and I hope that that is what we are here to do today.
The regulations provide a detailed framework for applications for permit schemes, their content and operation. Highway authorities may prepare and administer individual permit schemes only within that framework. Permit schemes prepared by local highway authorities will take effect only when they are approved by the Secretary of State following extensive local consultation. Schemes will apply to specified types of works in specified streets within specified areas. They must include both utility and highway authority works, but authorities can choose whether they cover all or only some of their roads, and all or some of their area.
Under a permit scheme, anyone wanting to carry out works in the street would need to obtain a permit before the relevant works began. A local authority may choose to attach conditions to a permit, such as specifying the days or times when work may or may not be done. For example, a local authority may say that it does not want work to be carried out during the rush hour. Local authorities will also be able to make exceptions to permit requirements in certain circumstances, which will obviously enable emergency works to be done promptly. Utility companies will pay a fee for a permit that will cover the cost of the administration relating to their works.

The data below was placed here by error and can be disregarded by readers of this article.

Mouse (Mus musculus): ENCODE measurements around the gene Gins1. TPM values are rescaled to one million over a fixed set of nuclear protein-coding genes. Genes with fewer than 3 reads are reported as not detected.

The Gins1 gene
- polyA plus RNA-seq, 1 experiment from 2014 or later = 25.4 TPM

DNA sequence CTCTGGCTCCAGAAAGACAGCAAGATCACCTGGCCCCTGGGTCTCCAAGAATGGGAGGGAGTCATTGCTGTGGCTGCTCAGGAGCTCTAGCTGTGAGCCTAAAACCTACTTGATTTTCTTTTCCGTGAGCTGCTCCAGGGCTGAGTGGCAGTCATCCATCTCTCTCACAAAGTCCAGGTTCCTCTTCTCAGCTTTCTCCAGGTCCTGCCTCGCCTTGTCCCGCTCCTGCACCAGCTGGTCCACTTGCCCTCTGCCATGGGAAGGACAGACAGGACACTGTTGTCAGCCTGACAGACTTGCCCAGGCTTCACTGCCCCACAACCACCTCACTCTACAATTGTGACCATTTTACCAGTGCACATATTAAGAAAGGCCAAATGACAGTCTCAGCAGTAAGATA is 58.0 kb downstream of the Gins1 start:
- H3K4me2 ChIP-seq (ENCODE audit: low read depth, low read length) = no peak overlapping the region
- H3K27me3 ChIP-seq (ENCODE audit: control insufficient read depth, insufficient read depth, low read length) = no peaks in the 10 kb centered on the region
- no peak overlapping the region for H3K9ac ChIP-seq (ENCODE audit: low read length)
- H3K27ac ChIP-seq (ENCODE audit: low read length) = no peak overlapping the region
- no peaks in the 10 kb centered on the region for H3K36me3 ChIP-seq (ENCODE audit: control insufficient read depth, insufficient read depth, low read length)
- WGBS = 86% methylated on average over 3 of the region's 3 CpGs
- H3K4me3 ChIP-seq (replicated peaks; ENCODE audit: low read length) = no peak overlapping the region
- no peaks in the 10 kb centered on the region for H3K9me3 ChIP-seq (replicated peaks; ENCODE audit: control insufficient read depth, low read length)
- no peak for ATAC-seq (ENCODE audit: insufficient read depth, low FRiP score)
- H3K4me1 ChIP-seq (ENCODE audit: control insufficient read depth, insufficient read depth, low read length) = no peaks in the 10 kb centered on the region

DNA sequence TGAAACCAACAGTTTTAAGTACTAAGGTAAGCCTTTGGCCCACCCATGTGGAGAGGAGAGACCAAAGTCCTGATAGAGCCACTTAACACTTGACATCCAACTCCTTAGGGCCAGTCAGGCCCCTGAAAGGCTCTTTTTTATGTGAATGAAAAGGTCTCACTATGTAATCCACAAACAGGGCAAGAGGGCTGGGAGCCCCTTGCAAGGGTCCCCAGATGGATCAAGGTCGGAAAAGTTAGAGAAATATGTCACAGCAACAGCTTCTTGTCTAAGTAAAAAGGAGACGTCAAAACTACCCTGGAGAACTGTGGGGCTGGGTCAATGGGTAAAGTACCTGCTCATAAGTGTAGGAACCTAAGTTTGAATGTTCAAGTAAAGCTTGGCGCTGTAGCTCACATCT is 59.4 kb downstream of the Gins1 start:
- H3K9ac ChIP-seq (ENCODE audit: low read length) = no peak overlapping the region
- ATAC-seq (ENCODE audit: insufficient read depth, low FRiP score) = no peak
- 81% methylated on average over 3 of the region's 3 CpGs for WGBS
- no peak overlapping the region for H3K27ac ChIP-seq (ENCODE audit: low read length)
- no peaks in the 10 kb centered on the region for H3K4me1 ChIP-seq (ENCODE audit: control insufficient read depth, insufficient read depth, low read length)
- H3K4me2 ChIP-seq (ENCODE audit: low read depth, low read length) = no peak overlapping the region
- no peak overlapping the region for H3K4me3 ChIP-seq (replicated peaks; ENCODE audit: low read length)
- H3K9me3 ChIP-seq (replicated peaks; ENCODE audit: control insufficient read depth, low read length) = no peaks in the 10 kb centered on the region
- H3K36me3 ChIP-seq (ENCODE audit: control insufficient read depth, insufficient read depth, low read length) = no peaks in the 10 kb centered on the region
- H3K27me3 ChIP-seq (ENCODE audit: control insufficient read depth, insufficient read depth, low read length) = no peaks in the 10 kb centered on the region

The draft regulations have been drawn up following extensive consultation, particularly with the permits working group, which consists of representatives from local authorities and utility companies. We have also issued statutory guidance and a code of practice, which I hope that my officials have helpfully brought along today for members of the Committee.
It will not be mandatory for highway authorities to run permit schemes, and we do not expect that they will all necessarily hope to do so. When an authority chooses to operate a scheme, and the Secretary of State approves it, the authority will be able to do so. There will also be a review of the scheme to ensure that it is working appropriately. For each permit scheme we will expect the benefits—a reduction of delays and disruption—to outweigh the costs.
The benefits of successful schemes would be substantial. Reduced occupation of the roads will help to reduce congestion and to maximise the efficiency of the existing highway network, thus improving reliability and making journeys more predictable and faster. That will make journeys easier to plan and reduce amounts of wasted and unproductive time. With reduced congestion comes reduced local pollution and benefits for air quality and other aspects of the environment. Public transport will be able to operate more reliably, to provide a better service and, potentially, to attract motorists to use them, thus further relieving congestion.
I hope that the regulations will be welcomed by hon. Members on both sides of the Committee. I think that they will play a part in reducing the many complaints that I am sure that all of us have about roads being dug up over and over again when our constituents cannot see a particular reason for that. The measure will help to co-ordinate the process, to reduce congestion on the roads and to improve the environment. For those reasons, I hope that the Committee will approve the regulations.
4.38 pm